He and Louisiana are even working on their first collaborative musical project together. In partnership with Quaker Chewy and the American Camp Association, Grammer is crowdsourcing lyrics for a summer camp anthem that he and his preschooler are going to write together.
"It's been really hard for kids throughout the pandemic to not be able to play with other kids," Grammer says. "And so with summer coming and some things are opening up and kids can actually go to camp, we want to send as many kids as we possibly can to go to go play with each other."
Summer camp song lyrics can be submitted at chewycamptrack.com before June 30, 2021. For every lyric sent in, Quaker Chewy will donate $1, up to $200,000, to the American Camp Association's Send a Child to Camp Fund. Grammer will pick lyrics from those submitted, and the Chewy donations will be used to send up to 500 children to summer camp next year.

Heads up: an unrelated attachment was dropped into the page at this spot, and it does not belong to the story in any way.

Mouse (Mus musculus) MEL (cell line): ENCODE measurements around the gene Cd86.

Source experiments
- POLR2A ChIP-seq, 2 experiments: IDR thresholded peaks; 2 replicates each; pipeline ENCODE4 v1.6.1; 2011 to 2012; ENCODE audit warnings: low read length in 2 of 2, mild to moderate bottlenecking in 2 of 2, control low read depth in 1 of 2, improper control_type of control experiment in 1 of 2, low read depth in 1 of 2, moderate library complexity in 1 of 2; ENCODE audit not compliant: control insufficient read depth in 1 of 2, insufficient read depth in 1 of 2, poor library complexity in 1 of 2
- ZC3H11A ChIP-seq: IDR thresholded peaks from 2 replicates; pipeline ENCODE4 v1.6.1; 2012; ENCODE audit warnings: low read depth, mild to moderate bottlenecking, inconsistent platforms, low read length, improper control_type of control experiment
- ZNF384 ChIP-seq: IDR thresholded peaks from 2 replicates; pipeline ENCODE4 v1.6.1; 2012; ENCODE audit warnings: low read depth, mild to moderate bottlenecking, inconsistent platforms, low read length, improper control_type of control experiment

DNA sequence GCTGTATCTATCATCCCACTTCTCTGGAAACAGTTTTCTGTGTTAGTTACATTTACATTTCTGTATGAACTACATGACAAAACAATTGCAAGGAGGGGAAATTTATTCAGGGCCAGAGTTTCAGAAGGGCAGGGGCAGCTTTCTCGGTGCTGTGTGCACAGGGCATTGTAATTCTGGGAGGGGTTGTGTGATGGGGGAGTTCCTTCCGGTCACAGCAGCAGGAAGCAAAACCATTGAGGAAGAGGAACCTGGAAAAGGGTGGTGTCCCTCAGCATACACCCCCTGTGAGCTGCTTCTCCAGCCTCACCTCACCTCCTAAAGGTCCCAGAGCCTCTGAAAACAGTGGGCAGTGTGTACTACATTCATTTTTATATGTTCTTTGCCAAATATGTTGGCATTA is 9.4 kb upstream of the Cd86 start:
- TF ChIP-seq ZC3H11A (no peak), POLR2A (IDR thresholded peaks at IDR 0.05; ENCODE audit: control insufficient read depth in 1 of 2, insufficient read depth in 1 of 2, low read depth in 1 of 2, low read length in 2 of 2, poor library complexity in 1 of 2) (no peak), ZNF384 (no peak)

Grammer says having Louisiana help choose the lyrics will be a blast. "She sings a lot, and I think it's going to be really fun," he says. "It's one of the first songs I'm really going to do with her. Really fun."
After being in a "songwriting hibernation zone" during the pandemic, Grammer is excited to be back out. And we're excited for his new album to come out to see what kind of awesome, life-affirming music he shares with us next.
He goes inward.
You can get a taste of the song here:
Each year, an estimated 1.8 million people in the United States are affected by cancer — most commonly cancers of the breast, lung, prostate, and blood cancers such as leukemia. While not everyone overcomes the disease, thanks to science, more people are surviving — and for longer — than ever before in history.